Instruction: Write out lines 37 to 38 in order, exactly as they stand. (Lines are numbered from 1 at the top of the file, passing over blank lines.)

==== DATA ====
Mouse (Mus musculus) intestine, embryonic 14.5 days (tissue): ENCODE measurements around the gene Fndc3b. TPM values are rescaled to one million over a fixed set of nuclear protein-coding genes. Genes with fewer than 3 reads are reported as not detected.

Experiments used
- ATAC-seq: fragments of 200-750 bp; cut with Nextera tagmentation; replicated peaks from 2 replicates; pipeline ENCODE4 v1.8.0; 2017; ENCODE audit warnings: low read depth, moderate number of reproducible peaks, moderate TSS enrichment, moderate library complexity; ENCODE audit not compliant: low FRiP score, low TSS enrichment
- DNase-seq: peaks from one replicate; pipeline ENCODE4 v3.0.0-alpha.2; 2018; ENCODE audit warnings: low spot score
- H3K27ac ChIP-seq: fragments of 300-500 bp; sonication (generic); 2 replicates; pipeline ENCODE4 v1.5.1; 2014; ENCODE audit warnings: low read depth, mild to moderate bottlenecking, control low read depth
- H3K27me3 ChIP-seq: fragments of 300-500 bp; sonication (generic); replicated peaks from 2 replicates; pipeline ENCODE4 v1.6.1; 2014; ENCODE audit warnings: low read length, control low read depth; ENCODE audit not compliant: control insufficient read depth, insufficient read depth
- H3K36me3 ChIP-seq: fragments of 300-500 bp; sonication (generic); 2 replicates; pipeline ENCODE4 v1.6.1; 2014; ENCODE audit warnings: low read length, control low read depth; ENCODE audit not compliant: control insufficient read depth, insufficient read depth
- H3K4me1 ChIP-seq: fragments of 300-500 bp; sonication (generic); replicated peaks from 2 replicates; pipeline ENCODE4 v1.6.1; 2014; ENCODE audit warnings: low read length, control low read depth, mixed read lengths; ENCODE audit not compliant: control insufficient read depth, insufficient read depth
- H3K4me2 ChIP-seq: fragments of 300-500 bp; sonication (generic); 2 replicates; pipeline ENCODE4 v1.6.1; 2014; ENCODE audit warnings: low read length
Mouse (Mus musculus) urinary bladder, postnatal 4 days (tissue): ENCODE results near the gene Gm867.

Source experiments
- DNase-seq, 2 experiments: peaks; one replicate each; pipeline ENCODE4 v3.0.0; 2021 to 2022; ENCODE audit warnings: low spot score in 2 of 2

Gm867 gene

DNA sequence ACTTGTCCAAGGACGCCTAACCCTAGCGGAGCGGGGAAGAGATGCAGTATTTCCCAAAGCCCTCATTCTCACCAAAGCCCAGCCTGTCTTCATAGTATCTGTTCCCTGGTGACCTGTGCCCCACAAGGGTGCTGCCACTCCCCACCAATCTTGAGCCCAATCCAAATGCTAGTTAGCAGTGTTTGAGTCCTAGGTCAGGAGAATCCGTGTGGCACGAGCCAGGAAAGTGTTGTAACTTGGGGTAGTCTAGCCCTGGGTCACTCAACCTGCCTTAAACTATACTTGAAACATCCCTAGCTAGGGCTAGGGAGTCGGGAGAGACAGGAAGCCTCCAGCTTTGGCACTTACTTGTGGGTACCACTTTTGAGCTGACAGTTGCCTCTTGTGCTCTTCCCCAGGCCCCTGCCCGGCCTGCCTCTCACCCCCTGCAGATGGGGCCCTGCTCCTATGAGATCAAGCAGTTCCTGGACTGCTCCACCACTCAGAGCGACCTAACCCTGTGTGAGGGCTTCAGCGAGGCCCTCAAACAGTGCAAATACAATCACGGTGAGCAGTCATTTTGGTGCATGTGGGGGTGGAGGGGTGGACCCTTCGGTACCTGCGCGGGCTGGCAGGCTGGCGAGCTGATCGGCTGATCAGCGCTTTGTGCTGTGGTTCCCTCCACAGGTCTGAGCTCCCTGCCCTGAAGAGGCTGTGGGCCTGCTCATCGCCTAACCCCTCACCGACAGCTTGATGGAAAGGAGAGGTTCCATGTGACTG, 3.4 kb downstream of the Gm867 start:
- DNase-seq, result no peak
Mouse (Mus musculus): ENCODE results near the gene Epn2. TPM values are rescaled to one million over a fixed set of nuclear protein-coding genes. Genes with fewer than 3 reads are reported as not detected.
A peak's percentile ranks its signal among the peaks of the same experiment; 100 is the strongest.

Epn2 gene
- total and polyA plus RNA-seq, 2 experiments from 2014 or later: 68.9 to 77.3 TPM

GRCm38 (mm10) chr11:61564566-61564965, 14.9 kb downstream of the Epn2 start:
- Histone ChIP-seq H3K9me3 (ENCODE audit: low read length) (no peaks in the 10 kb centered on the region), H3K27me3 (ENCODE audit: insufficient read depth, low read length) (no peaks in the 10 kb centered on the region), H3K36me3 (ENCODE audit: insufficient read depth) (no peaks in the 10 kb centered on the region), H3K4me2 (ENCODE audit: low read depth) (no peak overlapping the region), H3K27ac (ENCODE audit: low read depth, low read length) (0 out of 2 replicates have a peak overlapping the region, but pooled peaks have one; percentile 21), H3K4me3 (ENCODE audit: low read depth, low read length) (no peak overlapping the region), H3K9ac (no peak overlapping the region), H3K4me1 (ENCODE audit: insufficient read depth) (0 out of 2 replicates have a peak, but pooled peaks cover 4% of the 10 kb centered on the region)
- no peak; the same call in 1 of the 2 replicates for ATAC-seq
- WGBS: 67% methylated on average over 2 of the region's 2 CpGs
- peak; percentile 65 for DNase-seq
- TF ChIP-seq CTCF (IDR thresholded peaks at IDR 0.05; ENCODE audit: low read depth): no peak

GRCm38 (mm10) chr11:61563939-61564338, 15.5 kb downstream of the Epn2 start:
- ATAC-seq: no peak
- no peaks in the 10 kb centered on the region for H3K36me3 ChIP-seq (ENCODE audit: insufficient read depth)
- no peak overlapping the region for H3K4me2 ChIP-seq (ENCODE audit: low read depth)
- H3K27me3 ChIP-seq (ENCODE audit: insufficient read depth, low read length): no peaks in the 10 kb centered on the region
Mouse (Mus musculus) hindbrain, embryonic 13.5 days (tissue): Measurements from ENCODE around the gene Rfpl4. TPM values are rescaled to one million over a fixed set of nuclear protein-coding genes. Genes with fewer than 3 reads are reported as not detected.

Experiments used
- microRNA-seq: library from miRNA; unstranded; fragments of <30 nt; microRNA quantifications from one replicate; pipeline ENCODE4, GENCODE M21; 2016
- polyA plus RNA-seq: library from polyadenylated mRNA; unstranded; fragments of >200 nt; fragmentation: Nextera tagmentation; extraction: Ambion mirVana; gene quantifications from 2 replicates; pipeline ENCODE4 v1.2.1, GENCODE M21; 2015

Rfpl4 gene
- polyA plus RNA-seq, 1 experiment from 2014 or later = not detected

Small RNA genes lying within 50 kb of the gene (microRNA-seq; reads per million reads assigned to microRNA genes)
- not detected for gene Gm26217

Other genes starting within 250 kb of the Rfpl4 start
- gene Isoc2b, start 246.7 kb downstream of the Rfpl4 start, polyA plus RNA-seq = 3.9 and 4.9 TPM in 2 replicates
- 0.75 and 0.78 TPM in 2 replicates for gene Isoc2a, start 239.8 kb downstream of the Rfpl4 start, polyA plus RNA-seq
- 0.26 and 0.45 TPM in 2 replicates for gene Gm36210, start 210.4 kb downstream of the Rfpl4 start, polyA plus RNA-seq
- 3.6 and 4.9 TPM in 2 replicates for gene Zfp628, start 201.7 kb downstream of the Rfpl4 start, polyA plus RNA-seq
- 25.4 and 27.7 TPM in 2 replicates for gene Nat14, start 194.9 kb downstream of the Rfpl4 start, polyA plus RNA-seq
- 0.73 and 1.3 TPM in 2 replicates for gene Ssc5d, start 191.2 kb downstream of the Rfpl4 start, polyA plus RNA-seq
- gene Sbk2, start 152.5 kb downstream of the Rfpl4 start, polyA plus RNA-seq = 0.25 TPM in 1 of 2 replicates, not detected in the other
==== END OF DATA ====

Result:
Small RNA genes lying within 50 kb of the gene (microRNA-seq; reads per million reads assigned to microRNA genes)
- not detected for gene Gm26217